Carey Minteer, University of Arkansas, Bugwood.org
Orchardgrass spring burndown hints
As always, fall applications of glyphosate are much better than spring applications for orchardgrass sod burndown. For those who want to control orchardgrass (or quackgrass) in the spring here are a few considerations:
- Wait until orchardgrass is 6 to 10 inches tall and actively growing.
- Use at least 1.13 lbs ae/acre or higher glyphosate (this would equal 32 fl oz/A Roundup PowerMax or 48 fl oz/A of a "generic, 3L" glyphosate product).
- In some cases, up to 3 qt/A glyphosate may be necessary to provide effective control, especially if tank-mixing with atrazine or other clay-based herbicides due to antagonism.
- Many pre-residual herbicides can be included in the spray mixture as well; products listed as "preplant" can be applied at this point; Prowl or pendimethalin products should not be applied if corn has not yet been planted.
Spring seeded forage weed control considerations
For those of you who have planted or will soon plant forages (alfalfa and/or grass) here are a few options to consider for weed management.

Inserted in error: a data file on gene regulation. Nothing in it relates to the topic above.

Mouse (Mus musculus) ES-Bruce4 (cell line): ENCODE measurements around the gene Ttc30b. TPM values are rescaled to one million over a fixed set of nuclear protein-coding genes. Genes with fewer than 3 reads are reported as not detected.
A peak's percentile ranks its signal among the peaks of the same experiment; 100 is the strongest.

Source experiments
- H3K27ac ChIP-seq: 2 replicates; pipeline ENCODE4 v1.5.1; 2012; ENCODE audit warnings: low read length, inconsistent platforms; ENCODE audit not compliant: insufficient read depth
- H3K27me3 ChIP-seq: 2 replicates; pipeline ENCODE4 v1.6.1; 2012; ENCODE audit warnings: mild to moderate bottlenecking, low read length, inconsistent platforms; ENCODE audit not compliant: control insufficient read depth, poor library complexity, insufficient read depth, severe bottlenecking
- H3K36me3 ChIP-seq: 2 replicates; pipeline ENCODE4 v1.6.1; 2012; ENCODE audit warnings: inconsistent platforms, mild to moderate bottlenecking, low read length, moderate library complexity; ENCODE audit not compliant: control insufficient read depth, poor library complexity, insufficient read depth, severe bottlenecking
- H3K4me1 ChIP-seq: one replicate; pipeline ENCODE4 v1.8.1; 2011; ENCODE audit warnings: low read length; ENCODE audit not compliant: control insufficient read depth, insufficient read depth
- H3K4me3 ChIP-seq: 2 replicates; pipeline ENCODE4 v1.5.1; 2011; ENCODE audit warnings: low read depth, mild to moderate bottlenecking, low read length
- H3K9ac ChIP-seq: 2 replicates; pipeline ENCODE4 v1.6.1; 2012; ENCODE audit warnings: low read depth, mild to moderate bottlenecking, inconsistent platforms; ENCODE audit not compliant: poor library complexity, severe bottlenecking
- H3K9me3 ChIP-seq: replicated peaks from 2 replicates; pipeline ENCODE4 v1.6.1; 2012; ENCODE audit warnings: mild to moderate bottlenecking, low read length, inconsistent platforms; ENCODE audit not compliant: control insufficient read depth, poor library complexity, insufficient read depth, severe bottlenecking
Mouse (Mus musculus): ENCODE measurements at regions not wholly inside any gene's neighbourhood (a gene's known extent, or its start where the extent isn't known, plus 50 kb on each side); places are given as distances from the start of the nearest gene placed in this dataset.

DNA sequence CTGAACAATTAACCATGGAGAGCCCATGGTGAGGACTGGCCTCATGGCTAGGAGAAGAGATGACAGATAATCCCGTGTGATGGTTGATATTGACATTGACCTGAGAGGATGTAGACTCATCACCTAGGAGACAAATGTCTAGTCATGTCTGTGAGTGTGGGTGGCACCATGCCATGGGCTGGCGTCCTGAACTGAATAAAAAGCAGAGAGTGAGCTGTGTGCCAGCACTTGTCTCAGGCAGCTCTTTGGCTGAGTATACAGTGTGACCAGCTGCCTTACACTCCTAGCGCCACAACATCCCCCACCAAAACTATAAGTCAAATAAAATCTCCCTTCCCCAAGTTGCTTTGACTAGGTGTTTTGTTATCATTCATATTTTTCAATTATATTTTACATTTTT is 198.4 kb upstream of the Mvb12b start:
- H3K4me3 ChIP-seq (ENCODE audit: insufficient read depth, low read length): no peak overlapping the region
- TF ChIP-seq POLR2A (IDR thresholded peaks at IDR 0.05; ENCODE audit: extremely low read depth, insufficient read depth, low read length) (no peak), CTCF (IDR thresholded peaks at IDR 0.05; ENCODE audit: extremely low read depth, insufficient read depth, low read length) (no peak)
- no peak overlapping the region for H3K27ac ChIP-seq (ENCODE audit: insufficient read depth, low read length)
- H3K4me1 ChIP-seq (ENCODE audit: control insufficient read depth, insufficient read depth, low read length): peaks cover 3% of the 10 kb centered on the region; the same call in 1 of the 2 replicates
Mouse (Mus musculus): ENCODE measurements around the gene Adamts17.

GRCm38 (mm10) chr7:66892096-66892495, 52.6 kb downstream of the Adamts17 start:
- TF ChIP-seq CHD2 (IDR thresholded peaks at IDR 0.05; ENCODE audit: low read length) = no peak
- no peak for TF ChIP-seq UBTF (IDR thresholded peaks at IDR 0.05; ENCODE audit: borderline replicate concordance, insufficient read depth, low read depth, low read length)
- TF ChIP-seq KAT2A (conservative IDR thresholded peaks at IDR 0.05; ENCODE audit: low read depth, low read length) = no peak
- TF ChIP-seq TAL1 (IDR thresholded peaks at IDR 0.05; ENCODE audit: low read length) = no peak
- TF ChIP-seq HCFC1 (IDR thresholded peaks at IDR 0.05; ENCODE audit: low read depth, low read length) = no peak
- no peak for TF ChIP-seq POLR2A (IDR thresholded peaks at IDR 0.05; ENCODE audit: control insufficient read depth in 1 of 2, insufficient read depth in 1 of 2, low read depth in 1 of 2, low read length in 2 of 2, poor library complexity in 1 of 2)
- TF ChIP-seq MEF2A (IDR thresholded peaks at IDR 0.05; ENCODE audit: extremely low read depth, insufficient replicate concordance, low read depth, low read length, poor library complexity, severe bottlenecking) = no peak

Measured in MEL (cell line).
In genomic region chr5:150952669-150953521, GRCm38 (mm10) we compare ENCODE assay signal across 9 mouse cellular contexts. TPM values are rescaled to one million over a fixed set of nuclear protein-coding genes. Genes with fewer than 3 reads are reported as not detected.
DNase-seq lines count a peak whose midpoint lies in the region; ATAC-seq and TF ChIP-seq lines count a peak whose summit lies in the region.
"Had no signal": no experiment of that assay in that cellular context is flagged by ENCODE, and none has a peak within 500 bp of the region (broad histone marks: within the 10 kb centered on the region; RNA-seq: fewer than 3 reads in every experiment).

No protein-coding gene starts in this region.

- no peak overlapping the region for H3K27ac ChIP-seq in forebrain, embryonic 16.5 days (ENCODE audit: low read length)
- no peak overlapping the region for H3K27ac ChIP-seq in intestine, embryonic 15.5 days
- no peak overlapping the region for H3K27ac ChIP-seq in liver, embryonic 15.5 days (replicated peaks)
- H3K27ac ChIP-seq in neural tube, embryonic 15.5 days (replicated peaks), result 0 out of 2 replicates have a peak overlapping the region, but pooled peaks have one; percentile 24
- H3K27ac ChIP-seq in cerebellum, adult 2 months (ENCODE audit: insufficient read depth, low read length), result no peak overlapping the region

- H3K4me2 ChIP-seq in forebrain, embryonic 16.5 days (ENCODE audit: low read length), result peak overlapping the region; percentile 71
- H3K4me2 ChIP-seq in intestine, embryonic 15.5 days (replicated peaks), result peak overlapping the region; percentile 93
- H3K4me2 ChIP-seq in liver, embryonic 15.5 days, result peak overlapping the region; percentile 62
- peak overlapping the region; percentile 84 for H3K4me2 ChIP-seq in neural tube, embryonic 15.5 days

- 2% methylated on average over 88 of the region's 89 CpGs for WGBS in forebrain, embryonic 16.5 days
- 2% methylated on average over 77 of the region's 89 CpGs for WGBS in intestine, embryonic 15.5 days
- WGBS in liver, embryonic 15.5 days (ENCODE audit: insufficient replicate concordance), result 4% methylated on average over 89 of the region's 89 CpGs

- Herbicide options for alfalfa only:
- Broadleaf weeds: 2,4-DB and Buctril
- Grass weeds: Poast (Plus) and Select (clethodim)
- Broadleaf and grass weeds: Pursuit and Raptor; Gramoxone can be used between cuttings
- Glyphosate-containing products can only be broadcast applied in Roundup Ready alfalfa varieties; otherwise only up to 10% of the field can be spot-sprayed
- Make sure to consider crop maturity before applying; most of these herbicides require alfalfa to have at least 2 to 4 trifoliates
- There are no herbicides that can be applied in seedling alfalfa/grass mixtures; only metribuzin and Pursuit can be applied to established stands
- Control weeds as early as possible when they are actively growing and are 1 to 3 inches tall
- Broadleaf herbicide options for use in seedling grass forages:
- 2,4-D, Clarity/Banvel, Crossbow, ForeFront, Cimarron Plus, metsulfuron products, Stinger, and Yukon
- As a general rule of thumb: do not apply growth regulator products (2,4-D, dicamba, etc.) until forage grasses are well established; this usually occurs when they are 4 to 5 inches tall or 45 to 60 days after planting
- For the ALS products such as Cimarron and metsulfuron it is best to wait 6 months before application in orchardgrass, brome, and bluegrass; 12 months for timothy, and 24 months for fescue